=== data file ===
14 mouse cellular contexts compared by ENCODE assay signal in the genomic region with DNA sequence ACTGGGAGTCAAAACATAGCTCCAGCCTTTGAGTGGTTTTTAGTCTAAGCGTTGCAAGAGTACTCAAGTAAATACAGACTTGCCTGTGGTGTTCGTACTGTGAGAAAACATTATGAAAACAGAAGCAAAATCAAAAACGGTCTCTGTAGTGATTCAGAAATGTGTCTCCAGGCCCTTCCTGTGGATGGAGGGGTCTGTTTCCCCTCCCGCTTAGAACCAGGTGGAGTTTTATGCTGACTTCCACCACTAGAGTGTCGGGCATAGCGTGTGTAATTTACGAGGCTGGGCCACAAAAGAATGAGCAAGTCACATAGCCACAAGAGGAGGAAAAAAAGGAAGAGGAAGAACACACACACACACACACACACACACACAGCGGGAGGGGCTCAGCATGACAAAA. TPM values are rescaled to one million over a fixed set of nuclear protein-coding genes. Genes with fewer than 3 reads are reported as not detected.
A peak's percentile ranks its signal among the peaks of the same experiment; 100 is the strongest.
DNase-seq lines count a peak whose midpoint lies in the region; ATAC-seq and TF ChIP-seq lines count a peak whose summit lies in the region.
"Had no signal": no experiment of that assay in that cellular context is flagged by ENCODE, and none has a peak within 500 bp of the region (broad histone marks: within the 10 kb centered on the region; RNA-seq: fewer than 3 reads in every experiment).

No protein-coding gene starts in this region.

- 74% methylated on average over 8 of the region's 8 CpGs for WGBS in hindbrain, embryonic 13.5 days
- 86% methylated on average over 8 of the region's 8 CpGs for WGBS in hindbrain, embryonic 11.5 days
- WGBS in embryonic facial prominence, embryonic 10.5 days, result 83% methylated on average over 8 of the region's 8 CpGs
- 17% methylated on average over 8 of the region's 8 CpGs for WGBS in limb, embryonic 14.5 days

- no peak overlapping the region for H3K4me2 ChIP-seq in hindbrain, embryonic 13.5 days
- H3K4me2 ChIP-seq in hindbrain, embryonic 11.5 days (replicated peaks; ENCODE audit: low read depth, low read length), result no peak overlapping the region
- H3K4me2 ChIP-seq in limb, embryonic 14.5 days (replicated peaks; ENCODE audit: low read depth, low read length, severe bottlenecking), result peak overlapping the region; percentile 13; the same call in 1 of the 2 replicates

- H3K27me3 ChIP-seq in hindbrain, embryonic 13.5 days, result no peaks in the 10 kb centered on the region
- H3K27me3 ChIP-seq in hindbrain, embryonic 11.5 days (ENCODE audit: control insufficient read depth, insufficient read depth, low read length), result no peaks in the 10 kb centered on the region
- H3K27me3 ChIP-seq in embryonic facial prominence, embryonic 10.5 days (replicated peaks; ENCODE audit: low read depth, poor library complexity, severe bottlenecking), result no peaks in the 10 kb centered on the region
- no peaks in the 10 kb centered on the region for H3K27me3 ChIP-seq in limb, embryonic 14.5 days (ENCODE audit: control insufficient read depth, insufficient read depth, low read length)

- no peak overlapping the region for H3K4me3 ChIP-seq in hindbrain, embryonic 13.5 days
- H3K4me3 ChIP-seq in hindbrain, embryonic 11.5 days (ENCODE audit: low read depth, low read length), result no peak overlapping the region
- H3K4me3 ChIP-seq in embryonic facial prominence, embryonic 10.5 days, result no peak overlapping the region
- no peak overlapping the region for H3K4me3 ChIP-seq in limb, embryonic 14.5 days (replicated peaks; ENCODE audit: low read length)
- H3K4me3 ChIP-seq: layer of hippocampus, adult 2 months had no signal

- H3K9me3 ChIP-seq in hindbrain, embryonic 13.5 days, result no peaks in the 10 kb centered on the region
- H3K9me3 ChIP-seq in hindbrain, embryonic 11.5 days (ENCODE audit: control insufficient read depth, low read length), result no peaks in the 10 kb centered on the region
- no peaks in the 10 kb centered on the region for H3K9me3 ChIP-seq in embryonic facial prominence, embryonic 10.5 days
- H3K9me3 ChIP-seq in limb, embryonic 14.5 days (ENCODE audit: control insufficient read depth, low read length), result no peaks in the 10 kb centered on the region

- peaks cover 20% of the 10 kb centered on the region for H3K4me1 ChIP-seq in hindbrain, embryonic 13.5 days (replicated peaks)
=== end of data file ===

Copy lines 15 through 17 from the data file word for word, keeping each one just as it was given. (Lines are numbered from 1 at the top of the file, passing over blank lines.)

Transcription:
- H3K27me3 ChIP-seq in embryonic facial prominence, embryonic 10.5 days (replicated peaks; ENCODE audit: low read depth, poor library complexity, severe bottlenecking), result no peaks in the 10 kb centered on the region
- no peaks in the 10 kb centered on the region for H3K27me3 ChIP-seq in limb, embryonic 14.5 days (ENCODE audit: control insufficient read depth, insufficient read depth, low read length)

- no peak overlapping the region for H3K4me3 ChIP-seq in hindbrain, embryonic 13.5 days